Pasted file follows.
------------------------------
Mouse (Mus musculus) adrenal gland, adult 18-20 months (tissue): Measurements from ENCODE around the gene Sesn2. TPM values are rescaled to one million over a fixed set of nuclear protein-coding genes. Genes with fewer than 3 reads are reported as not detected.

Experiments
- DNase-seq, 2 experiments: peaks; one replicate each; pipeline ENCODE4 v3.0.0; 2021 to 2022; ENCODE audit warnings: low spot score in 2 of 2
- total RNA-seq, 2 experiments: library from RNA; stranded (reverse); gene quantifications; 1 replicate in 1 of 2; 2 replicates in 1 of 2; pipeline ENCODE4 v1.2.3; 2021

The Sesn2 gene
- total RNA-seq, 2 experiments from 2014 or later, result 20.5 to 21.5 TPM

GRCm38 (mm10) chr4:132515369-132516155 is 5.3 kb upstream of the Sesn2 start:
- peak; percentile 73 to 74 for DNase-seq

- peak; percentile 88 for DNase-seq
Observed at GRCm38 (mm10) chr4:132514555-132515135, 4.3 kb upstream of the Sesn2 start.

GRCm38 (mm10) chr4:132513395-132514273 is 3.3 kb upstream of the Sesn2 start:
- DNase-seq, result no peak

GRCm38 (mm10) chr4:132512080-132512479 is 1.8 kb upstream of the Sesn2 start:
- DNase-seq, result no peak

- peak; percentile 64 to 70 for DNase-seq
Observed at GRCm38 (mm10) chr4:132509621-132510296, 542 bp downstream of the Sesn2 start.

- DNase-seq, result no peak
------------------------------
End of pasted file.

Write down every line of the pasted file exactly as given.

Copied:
Mouse (Mus musculus) adrenal gland, adult 18-20 months (tissue): Measurements from ENCODE around the gene Sesn2. TPM values are rescaled to one million over a fixed set of nuclear protein-coding genes. Genes with fewer than 3 reads are reported as not detected.

Experiments
- DNase-seq, 2 experiments: peaks; one replicate each; pipeline ENCODE4 v3.0.0; 2021 to 2022; ENCODE audit warnings: low spot score in 2 of 2
- total RNA-seq, 2 experiments: library from RNA; stranded (reverse); gene quantifications; 1 replicate in 1 of 2; 2 replicates in 1 of 2; pipeline ENCODE4 v1.2.3; 2021

The Sesn2 gene
- total RNA-seq, 2 experiments from 2014 or later, result 20.5 to 21.5 TPM

GRCm38 (mm10) chr4:132515369-132516155 is 5.3 kb upstream of the Sesn2 start:
- peak; percentile 73 to 74 for DNase-seq

- peak; percentile 88 for DNase-seq
Observed at GRCm38 (mm10) chr4:132514555-132515135, 4.3 kb upstream of the Sesn2 start.

GRCm38 (mm10) chr4:132513395-132514273 is 3.3 kb upstream of the Sesn2 start:
- DNase-seq, result no peak

GRCm38 (mm10) chr4:132512080-132512479 is 1.8 kb upstream of the Sesn2 start:
- DNase-seq, result no peak

- peak; percentile 64 to 70 for DNase-seq
Observed at GRCm38 (mm10) chr4:132509621-132510296, 542 bp downstream of the Sesn2 start.

- DNase-seq, result no peak